(PHILADELPHIA) -- Researchers at the University of Pennsylvania School of Medicine have demonstrated the potential of a new type of therapy for patients who suffer from high cholesterol levels. The findings are in the January 11 issue of the New England Journal of Medicine (NEJM). In this study, patients with homozygous familial hypercholesterolemia (FH), a high-risk condition refractory to conventional therapy, had a remarkable 51% reduction in low-density lipoprotein (LDL) or "bad cholesterol" levels.
"Our study shows that targeted inhibition of the microsomal triglyceride transfer protein (MTP) is highly effective in reducing cholesterol levels in these very high risk patients," stated Daniel J. Rader, MD, Director of Preventive Cardiology and the Clinical and Translational Research Center at Penn, and principal investigator of this study. "Furthermore, there are many other patients who have cholesterol levels that are difficult to treat or who are not tolerant to treatment with statins. New therapies are required for these patients as well, and it is possible that after further research MTP inhibition could eventually be used for such patients."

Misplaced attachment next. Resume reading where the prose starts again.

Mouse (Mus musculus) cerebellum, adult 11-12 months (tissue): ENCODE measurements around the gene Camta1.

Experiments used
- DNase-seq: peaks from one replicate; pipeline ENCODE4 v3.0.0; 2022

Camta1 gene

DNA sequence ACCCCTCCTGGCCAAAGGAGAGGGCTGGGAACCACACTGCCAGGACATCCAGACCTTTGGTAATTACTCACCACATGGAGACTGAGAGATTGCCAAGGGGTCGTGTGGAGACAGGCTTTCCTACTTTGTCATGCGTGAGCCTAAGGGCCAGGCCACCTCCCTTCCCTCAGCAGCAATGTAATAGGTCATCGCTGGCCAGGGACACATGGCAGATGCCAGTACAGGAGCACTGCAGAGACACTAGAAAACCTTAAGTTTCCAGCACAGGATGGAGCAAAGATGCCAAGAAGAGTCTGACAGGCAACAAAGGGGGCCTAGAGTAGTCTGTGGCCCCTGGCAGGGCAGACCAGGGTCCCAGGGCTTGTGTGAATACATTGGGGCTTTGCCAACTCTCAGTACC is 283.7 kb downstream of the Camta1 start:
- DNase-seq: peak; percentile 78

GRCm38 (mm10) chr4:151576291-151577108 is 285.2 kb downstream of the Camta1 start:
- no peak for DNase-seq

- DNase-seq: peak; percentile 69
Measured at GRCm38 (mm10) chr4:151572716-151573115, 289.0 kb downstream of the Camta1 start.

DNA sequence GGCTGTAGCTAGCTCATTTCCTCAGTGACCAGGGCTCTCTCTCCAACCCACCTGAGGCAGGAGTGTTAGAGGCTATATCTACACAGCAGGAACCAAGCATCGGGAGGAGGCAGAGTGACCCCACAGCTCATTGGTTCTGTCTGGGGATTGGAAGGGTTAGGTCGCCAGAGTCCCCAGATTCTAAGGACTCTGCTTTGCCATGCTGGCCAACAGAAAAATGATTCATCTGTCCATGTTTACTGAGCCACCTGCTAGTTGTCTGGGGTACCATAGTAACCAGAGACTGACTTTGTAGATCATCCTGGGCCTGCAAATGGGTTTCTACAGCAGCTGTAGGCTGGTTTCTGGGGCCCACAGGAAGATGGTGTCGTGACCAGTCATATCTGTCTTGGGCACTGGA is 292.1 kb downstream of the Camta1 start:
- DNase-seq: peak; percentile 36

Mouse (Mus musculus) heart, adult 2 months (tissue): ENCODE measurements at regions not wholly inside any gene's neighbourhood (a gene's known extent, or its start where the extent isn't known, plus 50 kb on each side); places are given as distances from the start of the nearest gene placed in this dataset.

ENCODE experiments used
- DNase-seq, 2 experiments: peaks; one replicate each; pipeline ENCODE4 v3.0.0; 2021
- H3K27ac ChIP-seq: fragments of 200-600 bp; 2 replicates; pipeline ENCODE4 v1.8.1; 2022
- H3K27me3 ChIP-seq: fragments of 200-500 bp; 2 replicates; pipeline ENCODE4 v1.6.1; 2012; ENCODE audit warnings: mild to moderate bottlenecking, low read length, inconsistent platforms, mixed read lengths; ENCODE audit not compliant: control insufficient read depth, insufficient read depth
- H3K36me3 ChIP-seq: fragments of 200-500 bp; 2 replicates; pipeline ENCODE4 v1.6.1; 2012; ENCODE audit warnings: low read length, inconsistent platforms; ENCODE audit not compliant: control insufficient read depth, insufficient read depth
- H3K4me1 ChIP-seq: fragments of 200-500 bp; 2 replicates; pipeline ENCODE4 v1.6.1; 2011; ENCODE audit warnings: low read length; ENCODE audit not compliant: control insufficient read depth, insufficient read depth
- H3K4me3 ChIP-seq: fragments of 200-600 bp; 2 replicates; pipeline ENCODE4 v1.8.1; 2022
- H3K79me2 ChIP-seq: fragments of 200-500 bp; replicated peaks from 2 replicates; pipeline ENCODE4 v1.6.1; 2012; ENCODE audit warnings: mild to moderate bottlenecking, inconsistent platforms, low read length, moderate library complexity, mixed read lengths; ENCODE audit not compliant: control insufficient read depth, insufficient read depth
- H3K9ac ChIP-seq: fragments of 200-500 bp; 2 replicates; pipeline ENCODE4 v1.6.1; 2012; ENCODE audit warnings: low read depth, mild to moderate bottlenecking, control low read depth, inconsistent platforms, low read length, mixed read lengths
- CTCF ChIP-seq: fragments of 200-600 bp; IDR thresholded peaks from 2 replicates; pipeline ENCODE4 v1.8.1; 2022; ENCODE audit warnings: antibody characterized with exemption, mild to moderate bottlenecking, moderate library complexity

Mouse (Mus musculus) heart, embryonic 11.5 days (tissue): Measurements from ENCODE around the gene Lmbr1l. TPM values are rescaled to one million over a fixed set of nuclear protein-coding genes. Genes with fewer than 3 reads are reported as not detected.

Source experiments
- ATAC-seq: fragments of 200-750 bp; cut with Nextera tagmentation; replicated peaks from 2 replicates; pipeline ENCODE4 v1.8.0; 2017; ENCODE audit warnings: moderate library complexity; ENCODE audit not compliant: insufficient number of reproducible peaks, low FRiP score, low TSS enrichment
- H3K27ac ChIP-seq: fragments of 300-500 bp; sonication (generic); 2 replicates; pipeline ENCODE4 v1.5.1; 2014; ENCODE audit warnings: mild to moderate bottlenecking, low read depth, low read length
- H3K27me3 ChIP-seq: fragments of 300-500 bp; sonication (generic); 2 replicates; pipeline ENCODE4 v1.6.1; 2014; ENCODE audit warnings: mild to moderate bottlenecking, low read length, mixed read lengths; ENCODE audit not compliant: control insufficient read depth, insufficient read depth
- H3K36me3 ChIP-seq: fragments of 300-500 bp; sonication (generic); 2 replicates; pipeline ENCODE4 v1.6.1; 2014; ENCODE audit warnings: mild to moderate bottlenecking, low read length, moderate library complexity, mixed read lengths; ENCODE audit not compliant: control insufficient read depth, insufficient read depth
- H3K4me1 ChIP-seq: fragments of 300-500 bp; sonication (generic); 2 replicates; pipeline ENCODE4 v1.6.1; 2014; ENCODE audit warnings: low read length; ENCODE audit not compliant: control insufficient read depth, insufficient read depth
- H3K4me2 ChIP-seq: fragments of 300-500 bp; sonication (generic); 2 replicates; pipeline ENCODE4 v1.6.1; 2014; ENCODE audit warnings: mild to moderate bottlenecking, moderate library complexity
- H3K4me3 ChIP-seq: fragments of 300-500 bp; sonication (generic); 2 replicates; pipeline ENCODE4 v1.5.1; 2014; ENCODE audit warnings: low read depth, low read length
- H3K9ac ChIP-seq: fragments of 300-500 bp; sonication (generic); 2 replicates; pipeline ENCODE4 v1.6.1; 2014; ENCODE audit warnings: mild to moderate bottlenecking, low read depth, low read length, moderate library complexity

Genetic defects in MTP lead to profoundly low levels of LDL. Using this information, Bristol-Myers Squibb began to search for inhibitors of this protein and discovered the study drug, originally known as BMS-201038. Bristol-Myers Squibb then donated it to Penn for use in clinical trials in patients with severe cholesterol problems. Rader and his team at Penn designed and carried out the current study in homozygous FH patients with support from the Doris Duke Charitable Foundation. Due to the success in this study, Penn has licensed the drug to Aegerion Pharmaceuticals Inc for further development as AEGR-733.
Patients who suffer from homozygous FH typically respond poorly to standard drug therapy and have a very high risk of premature cardiovascular disease. Homozygous FH is caused by los
Contact: Susanne Hartman
University of Pennsylvania School of Medicine